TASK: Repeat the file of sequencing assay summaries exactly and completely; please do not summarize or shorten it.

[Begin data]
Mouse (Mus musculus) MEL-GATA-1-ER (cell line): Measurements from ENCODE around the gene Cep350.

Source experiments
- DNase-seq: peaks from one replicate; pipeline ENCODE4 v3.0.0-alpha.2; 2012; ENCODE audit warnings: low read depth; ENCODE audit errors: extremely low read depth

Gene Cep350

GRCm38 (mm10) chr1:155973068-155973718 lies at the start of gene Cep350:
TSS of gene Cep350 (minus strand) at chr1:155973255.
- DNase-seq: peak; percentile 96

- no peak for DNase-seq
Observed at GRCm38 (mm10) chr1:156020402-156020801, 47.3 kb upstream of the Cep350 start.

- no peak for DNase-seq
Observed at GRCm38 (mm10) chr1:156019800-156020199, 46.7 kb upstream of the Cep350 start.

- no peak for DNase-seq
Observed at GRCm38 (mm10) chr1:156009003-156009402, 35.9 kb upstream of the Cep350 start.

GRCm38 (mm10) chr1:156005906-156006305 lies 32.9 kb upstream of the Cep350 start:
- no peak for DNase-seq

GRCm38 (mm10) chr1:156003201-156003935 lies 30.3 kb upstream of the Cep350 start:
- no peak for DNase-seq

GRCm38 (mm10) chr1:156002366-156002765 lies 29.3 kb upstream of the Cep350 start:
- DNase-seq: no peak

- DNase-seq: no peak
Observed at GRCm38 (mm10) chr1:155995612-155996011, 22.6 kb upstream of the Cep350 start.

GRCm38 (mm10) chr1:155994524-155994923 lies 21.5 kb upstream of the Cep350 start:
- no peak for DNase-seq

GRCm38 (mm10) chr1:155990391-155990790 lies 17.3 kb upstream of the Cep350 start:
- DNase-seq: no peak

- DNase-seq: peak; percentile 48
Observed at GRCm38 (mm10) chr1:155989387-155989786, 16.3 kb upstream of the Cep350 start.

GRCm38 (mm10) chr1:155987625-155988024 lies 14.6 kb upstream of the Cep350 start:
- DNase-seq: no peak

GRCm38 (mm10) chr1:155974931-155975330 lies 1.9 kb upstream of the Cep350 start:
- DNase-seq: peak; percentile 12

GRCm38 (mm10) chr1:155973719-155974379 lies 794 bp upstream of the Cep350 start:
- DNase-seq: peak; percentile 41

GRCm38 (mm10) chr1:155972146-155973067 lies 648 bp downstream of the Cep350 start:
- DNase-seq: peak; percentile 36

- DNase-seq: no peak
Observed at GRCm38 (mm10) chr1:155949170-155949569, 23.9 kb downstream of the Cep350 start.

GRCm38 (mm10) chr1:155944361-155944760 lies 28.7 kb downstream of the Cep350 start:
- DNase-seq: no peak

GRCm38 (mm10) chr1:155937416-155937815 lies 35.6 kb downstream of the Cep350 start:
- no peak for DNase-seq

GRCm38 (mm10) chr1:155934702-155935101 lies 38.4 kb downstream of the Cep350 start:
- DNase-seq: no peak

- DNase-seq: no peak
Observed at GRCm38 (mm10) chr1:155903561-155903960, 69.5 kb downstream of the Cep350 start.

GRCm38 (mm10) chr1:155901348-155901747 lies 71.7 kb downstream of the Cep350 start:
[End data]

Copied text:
Mouse (Mus musculus) MEL-GATA-1-ER (cell line): Measurements from ENCODE around the gene Cep350.

Source experiments
- DNase-seq: peaks from one replicate; pipeline ENCODE4 v3.0.0-alpha.2; 2012; ENCODE audit warnings: low read depth; ENCODE audit errors: extremely low read depth

Gene Cep350

GRCm38 (mm10) chr1:155973068-155973718 lies at the start of gene Cep350:
TSS of gene Cep350 (minus strand) at chr1:155973255.
- DNase-seq: peak; percentile 96

- no peak for DNase-seq
Observed at GRCm38 (mm10) chr1:156020402-156020801, 47.3 kb upstream of the Cep350 start.

- no peak for DNase-seq
Observed at GRCm38 (mm10) chr1:156019800-156020199, 46.7 kb upstream of the Cep350 start.

- no peak for DNase-seq
Observed at GRCm38 (mm10) chr1:156009003-156009402, 35.9 kb upstream of the Cep350 start.

GRCm38 (mm10) chr1:156005906-156006305 lies 32.9 kb upstream of the Cep350 start:
- no peak for DNase-seq

GRCm38 (mm10) chr1:156003201-156003935 lies 30.3 kb upstream of the Cep350 start:
- no peak for DNase-seq

GRCm38 (mm10) chr1:156002366-156002765 lies 29.3 kb upstream of the Cep350 start:
- DNase-seq: no peak

- DNase-seq: no peak
Observed at GRCm38 (mm10) chr1:155995612-155996011, 22.6 kb upstream of the Cep350 start.

GRCm38 (mm10) chr1:155994524-155994923 lies 21.5 kb upstream of the Cep350 start:
- no peak for DNase-seq

GRCm38 (mm10) chr1:155990391-155990790 lies 17.3 kb upstream of the Cep350 start:
- DNase-seq: no peak

- DNase-seq: peak; percentile 48
Observed at GRCm38 (mm10) chr1:155989387-155989786, 16.3 kb upstream of the Cep350 start.

GRCm38 (mm10) chr1:155987625-155988024 lies 14.6 kb upstream of the Cep350 start:
- DNase-seq: no peak

GRCm38 (mm10) chr1:155974931-155975330 lies 1.9 kb upstream of the Cep350 start:
- DNase-seq: peak; percentile 12

GRCm38 (mm10) chr1:155973719-155974379 lies 794 bp upstream of the Cep350 start:
- DNase-seq: peak; percentile 41

GRCm38 (mm10) chr1:155972146-155973067 lies 648 bp downstream of the Cep350 start:
- DNase-seq: peak; percentile 36

- DNase-seq: no peak
Observed at GRCm38 (mm10) chr1:155949170-155949569, 23.9 kb downstream of the Cep350 start.

GRCm38 (mm10) chr1:155944361-155944760 lies 28.7 kb downstream of the Cep350 start:
- DNase-seq: no peak

GRCm38 (mm10) chr1:155937416-155937815 lies 35.6 kb downstream of the Cep350 start:
- no peak for DNase-seq

GRCm38 (mm10) chr1:155934702-155935101 lies 38.4 kb downstream of the Cep350 start:
- DNase-seq: no peak

- DNase-seq: no peak
Observed at GRCm38 (mm10) chr1:155903561-155903960, 69.5 kb downstream of the Cep350 start.

GRCm38 (mm10) chr1:155901348-155901747 lies 71.7 kb downstream of the Cep350 start: